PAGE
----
Their disadvantages are that sometimes my clinic is crowded. Inappropriate time particularly for example, they come to meet me in emergency unit and I am head of emergency. I am very busy and it is crowded, so because of time I cannot talk with them. In addition, they cannot explain everything in detail and I cannot understand their explanations. (Dr 16)
If I have patients, frankly I try to avoid meeting them, but if I am free, there is no objection to sitting together and talking. (Dr 01)
Scepticism toward MRs
Participants still doubt the role of representatives, with some accusing them of creating problems, harming the ethical reputation of the profession and, moreover, harming the patients’ welfare.
Being a colleague may affect me psychologically and may not be for the benefit of the patient. [He may give us an exaggerated description of the medicine]. He gives us a good impression of the medicine, but the company is not good and the efficacy of the medicine is not good. He gives us a good impression of the medicine, but it does not act as he describes it. (Dr 19)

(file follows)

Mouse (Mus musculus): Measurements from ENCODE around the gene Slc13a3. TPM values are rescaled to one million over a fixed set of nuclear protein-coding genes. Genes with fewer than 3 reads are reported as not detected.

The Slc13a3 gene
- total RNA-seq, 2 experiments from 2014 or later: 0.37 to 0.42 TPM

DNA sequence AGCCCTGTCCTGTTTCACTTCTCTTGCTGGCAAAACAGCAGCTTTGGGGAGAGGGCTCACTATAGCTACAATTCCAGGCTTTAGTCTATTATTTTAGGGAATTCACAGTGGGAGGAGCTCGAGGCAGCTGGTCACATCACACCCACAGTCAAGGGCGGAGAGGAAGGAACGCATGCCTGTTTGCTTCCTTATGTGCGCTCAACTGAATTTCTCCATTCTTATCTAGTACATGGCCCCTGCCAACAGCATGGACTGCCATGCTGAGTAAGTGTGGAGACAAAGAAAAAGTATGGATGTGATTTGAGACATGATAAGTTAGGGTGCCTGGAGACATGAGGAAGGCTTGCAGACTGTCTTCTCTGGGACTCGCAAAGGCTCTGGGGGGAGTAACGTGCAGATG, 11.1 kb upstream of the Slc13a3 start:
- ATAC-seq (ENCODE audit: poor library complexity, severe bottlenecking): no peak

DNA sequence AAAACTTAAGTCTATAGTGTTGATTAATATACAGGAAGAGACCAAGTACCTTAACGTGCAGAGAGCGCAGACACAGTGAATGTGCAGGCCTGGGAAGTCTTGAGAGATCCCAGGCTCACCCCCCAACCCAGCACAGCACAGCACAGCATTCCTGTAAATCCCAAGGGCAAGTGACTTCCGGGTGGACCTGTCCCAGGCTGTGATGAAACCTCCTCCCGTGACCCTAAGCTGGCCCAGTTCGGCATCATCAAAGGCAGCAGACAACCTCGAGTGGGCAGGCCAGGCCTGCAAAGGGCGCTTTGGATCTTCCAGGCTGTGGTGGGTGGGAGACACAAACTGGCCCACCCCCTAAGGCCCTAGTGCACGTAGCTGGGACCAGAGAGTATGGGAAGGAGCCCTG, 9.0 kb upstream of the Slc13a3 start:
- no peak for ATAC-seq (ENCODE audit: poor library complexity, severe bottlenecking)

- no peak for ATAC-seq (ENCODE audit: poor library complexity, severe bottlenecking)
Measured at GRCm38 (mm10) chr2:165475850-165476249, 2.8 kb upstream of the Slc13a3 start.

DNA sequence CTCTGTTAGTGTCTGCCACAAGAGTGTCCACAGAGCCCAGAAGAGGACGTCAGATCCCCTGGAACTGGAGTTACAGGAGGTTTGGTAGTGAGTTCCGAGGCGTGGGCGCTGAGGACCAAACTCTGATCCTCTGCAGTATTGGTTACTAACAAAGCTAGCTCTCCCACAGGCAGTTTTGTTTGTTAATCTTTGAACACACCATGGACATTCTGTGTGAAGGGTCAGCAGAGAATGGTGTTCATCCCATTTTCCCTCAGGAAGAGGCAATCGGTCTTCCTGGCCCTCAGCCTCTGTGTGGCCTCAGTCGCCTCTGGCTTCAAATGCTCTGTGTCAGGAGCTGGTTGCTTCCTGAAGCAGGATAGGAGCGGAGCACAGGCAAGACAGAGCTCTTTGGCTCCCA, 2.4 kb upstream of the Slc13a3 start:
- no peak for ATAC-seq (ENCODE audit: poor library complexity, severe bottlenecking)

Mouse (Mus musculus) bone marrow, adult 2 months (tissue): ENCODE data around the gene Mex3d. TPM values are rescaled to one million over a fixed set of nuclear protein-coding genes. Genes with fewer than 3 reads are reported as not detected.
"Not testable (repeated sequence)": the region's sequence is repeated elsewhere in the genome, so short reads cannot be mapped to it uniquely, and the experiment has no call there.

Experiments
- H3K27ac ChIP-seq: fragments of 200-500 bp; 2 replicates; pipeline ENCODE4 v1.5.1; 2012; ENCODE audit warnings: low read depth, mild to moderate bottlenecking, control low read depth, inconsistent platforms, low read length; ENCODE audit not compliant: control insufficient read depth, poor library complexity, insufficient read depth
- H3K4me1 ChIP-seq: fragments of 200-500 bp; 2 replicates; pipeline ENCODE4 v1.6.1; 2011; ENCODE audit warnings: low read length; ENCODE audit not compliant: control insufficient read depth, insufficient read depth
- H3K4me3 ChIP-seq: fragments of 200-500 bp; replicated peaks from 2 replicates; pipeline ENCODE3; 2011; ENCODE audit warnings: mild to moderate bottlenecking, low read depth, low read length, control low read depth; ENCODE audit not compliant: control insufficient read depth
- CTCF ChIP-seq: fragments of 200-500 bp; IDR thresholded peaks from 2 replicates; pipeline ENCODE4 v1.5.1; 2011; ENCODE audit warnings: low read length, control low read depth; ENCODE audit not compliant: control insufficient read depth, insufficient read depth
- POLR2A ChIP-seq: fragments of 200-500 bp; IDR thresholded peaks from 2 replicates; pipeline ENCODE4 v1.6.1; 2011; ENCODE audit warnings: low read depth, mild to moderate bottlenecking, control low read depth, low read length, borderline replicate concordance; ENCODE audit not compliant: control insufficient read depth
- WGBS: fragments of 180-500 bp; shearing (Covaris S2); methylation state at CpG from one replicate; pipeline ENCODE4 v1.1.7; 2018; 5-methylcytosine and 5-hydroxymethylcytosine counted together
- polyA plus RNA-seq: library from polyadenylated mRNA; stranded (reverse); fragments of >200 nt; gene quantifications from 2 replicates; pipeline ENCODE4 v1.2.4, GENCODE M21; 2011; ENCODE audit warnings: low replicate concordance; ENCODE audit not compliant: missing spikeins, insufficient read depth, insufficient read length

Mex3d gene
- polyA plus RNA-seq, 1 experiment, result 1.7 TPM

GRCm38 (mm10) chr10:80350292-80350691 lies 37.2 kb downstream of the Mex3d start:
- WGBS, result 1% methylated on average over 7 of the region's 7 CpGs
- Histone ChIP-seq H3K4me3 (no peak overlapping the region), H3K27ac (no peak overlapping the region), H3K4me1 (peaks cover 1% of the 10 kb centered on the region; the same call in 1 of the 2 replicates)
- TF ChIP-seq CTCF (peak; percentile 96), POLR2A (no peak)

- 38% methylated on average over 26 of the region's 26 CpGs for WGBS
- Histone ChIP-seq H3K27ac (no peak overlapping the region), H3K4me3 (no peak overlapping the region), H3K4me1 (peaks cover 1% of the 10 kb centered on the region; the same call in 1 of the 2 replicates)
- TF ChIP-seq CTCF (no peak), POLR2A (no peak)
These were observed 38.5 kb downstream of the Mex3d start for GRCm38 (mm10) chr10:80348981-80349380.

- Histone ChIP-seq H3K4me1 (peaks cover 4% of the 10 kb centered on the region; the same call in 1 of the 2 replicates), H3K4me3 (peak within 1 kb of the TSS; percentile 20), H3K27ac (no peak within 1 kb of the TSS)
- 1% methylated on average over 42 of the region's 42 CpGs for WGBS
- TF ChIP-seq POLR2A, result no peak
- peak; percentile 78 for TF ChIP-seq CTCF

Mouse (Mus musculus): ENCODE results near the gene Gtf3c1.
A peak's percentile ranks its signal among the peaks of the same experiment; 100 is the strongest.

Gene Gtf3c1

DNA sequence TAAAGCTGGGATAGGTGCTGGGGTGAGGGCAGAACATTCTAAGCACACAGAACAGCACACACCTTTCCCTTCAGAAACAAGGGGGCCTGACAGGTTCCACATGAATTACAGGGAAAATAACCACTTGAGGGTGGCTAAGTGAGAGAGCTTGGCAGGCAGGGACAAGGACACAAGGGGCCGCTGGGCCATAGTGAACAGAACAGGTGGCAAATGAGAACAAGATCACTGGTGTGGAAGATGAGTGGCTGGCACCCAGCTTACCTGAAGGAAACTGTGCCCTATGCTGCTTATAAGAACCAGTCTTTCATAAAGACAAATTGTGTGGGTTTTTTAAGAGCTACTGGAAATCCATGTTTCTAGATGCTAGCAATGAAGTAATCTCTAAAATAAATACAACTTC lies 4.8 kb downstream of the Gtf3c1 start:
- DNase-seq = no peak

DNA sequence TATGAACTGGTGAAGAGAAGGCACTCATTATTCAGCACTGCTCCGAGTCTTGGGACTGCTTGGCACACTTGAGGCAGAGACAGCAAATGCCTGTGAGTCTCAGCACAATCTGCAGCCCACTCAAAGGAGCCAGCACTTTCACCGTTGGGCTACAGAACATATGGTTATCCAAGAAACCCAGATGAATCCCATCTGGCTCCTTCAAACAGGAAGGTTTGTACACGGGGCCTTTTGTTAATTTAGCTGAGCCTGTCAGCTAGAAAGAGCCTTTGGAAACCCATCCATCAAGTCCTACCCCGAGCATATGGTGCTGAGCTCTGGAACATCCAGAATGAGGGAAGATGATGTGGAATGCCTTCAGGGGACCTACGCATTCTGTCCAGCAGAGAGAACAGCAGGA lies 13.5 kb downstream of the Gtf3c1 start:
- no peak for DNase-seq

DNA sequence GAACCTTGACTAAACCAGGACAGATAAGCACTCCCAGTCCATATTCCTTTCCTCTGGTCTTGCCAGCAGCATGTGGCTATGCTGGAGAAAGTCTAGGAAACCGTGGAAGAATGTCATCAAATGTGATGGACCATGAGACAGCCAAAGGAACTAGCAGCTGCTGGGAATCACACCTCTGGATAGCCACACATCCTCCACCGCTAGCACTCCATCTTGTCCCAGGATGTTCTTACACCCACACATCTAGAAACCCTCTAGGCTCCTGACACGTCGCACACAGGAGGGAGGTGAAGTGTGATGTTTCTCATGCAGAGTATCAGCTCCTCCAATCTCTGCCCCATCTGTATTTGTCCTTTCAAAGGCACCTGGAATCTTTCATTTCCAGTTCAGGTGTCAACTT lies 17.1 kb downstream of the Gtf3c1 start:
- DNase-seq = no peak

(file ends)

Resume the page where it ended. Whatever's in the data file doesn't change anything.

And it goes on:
Disadvantages of representative: they sometimes come to make an agreement. He says, ‘prescribe my product and we will support you financially’. It is dirty. This is crime. (Dr 21)
The story is based on mutual benefit. This is believed to be unethical; sometimes it affects the quality of the product and sometimes it is dangerous and I think [representative’s name] came to [use] bad promotion activities. Some representatives know their products properly, but he deals with medicines as a businessperson and encourages physicians to prescribe [a product] by tempting them financially. (Dr 03)
Most physicians routinely receive visits from MRs. They are considered reactive consumers. The MRs typically initiate the visit. Generally the physicians are willing to receive visits however their reasons for receiving these visits varied widely.